2.5.12

Hugo Chavez: the 'popular' dictator

"Social Expenditure" of the Chavez regime funded by PDVSA: 
in blue, funds that have gone through Venezuela's Treasury
in red, as per Hugo Chavez's ordersfunds spent  directly by 
PDVSA. Source Caracas Chronicles.
London 2.5.12 | A recent post by Francisco Toro at Caracas Chronicles brought back from memory a conversation I had not long ago: “But you can’t deny that Chavez is an extremely popular politician, can you?” quipped the former UK Ambassador to Venezuela to me in a meeting. “Of course he’s popular, you give me the opportunity to spend the kind of money Chavez spends, without oversight, and I too can become Venezuela’s most popular politician, even a mentally retarded bloke would become popular with that kind of money!” I replied.

Using PDVSA's own numbers, Francisco has calculated how much money has Chavez spent the regular way, read monies transferred from PDVSA to Venezuela's Treasury via taxes, royalties and dividends (Zanahoria Contribution in the graph), versus how much money has the dictator spent at his sole and absolute discretion, read funds PDVSA spends directly upon receiving orders from Chavez. It is worth citing Francisco:
You’ll search high and low in Venezuela’s 1999 constitution for PDVSA’s right to spend money this way. In the polite fictions of Bolivarian constitutional doctrine, Venezuela operates under the principle of a “Unified Treasury” – all funds paid to the state are meant to go into a single pot. Once there, elected representatives in the National Assembly have to give explicit permission, through a budget law, before the government is allowed to spend any of it.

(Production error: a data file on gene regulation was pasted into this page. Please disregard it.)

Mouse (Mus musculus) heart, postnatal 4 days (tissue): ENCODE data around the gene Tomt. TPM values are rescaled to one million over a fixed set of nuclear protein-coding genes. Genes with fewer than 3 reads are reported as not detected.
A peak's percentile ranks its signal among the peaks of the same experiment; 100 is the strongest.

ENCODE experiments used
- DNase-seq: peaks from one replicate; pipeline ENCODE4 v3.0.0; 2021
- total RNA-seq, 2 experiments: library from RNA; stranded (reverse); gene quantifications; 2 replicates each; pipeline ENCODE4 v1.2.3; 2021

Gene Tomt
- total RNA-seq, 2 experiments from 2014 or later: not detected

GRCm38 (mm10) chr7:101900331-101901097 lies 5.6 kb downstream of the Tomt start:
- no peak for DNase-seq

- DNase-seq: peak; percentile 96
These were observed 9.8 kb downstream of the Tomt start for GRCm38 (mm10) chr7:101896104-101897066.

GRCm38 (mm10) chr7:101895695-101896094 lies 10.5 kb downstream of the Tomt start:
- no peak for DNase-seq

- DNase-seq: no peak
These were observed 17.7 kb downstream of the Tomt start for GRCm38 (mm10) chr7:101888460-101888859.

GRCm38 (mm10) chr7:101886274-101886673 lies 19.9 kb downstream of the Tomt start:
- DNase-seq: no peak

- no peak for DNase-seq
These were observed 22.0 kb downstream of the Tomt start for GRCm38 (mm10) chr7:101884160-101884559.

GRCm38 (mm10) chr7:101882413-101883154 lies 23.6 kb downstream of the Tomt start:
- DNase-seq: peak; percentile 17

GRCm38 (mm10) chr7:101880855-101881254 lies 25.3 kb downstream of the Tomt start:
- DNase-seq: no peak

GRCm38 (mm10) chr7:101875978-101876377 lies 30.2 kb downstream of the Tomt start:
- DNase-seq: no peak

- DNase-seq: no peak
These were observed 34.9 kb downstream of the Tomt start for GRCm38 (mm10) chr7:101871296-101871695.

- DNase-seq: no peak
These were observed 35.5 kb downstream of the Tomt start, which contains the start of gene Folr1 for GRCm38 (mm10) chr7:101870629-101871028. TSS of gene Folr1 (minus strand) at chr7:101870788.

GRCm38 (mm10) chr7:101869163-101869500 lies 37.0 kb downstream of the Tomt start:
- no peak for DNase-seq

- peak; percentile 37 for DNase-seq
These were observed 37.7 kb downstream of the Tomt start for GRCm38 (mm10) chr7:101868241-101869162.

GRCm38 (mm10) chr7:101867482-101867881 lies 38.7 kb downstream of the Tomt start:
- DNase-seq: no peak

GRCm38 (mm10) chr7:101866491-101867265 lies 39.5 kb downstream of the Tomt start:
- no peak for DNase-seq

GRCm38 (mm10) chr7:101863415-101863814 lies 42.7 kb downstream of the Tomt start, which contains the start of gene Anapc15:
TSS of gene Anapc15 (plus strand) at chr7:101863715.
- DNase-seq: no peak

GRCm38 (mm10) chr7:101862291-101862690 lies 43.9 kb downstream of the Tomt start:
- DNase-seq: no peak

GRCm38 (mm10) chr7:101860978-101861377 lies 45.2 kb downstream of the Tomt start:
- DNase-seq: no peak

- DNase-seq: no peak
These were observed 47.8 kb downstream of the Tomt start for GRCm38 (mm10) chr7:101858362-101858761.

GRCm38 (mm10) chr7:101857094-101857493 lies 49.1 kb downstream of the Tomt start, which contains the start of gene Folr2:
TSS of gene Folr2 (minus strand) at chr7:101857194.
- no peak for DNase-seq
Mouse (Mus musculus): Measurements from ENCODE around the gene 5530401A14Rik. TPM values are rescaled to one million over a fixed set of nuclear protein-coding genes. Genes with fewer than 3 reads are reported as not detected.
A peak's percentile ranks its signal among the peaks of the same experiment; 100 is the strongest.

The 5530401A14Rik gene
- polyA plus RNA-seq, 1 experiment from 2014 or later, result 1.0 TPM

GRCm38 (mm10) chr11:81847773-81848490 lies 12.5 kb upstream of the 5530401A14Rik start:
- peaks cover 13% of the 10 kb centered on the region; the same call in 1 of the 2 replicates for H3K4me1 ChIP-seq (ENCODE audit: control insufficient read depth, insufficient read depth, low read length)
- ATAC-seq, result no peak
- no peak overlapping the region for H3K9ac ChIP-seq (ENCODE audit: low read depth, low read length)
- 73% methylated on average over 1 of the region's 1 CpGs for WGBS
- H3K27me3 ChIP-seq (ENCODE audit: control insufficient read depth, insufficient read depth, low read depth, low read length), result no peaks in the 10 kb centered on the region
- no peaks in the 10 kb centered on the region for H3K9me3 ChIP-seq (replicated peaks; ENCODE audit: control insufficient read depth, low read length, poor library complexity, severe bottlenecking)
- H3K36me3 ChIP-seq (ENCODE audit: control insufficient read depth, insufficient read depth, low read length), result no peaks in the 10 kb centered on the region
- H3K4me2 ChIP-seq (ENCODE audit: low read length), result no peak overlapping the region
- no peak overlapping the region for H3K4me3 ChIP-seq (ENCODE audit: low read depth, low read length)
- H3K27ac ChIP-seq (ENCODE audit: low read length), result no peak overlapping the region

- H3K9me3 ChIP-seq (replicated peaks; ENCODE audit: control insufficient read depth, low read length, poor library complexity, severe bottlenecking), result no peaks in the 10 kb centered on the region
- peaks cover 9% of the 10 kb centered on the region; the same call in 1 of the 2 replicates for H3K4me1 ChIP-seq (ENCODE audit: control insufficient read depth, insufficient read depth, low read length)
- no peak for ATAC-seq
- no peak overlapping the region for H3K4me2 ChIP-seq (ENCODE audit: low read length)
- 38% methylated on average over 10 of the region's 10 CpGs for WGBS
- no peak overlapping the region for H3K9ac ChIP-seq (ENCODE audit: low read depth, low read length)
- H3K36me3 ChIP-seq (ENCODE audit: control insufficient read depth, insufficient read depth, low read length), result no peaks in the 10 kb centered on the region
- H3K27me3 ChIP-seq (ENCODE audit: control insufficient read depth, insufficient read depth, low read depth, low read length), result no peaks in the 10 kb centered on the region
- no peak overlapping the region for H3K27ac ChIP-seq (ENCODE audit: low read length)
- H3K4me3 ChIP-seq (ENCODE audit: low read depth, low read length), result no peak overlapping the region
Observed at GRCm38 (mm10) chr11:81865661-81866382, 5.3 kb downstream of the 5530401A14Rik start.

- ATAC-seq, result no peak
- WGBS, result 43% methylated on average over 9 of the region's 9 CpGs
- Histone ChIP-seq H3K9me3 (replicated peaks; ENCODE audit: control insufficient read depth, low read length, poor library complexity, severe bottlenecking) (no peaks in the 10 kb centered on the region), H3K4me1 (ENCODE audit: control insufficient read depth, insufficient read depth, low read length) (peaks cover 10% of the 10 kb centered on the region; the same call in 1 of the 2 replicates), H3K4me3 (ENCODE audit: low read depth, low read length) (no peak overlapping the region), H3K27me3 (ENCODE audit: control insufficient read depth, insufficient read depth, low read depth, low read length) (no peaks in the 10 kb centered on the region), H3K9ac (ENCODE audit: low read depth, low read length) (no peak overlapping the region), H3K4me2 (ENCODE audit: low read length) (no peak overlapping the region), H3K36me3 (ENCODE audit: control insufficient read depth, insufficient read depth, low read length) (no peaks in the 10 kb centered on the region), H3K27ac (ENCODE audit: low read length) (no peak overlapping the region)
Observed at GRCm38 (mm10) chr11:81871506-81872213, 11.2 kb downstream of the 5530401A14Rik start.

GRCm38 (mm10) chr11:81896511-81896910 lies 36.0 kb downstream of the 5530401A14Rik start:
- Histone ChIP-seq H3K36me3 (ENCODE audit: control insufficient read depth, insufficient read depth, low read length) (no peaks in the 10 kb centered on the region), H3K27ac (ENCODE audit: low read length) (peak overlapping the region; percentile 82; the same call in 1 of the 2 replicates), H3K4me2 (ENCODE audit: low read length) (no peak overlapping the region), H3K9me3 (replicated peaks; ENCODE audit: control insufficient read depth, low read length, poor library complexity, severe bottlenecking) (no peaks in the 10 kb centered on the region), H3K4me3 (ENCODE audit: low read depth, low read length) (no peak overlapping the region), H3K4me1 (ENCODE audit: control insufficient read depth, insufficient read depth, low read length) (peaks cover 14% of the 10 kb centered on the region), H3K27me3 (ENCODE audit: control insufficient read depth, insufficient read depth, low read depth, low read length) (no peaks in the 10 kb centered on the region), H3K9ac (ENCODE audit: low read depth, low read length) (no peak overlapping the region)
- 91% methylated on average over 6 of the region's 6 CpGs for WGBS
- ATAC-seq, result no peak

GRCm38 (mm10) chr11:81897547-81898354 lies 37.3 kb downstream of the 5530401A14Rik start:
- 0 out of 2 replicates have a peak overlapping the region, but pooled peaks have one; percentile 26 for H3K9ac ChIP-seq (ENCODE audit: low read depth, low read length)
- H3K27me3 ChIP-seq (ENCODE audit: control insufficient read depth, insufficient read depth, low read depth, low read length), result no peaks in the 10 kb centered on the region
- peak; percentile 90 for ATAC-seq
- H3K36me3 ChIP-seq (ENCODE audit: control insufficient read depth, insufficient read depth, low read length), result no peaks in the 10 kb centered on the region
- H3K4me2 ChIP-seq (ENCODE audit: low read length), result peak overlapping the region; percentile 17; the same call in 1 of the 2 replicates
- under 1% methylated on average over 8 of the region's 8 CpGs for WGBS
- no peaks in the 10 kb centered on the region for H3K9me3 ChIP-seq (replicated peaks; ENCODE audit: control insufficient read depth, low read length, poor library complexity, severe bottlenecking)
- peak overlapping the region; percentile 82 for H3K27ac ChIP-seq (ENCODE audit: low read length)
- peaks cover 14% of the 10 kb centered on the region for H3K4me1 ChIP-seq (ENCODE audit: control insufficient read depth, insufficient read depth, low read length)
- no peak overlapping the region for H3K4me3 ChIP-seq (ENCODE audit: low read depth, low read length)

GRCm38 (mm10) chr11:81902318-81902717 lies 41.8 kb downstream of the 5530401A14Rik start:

That obviously can’t happen if PDVSA skips the whole parliamentary rigamarole and starts spending money on whatever the president orders that day. Which, more and more, is what actually happens.
But it gets worse: more and more "social spending" is being done the Chavez way, that is bypassing any constitutionally mandated oversight mechanism, so much so that, according to Francisco's calculation based on PDVSA own numbers, "for every petrodollar spent under legislative oversight" in Venezuela $2.08 are spent outside approved budget, as per Chavez's direct and absolute discretionary orders.

Source: Caracas Chronicles.
Better to borrow again from Francisco:


As recently as 2009, just 24 petrocents were spent without legislative approval for every petrodollar spent under legislative oversight. Last year, that proportion had jumped to 2.08 to 1.


Which is why I can say, with scientific precision, that today we are 8.7 times more Petrocaudillistic than we were three years ago.


Source: Caracas Chronicles.
And it gets worse still: since 2001, Hugo Chavez has been able to spend, freely without any oversight or accountability, $123.1 billion. No, it is not a mistake. Add the numbers of the graph on the left, and, voilá, $123.1 billion. In addition to regular spending in the form of official freebies, known as misiones, which are basically vote buying, political-loyalty programs devised by Chavez to keep his 'popularity levels' very high. All this money considered, the size of the failure of the Chavez administration is, sadly, just too big: whether it's housing, inflation -the highest in Latin America, poverty, employment, or crime levels, his 'revolution' has only fiascos to show for.

Therefore I challenge any of the many analysts who have an opinion on Chavez's 'popularity' to provide an example (just one) of another politician in Venezuela's contemporary history, or anywhere else for that matter, with the spending power that the Venezuelan dictator has enjoyed in the last decade. I hear Gaddafi and Libya, the Saudi autocrats, Putin... all truly 'popular' petrodictators democratic leaders. And this is why Venezuela's opposition simply can't mount a half coherent platform against Chavez: the bloody thug just has too much money at his disposal, and has been able to co-opt just about everybody, and in politics, whether it's Venezuela or the US, money talks and bullshit walks.

Fortunately, this disgrace of a caudillo will die soon enough in the care of communist medicine, and then... Then things are only going to get even worse, hopefully for just a while, though how long is anyone's guess.

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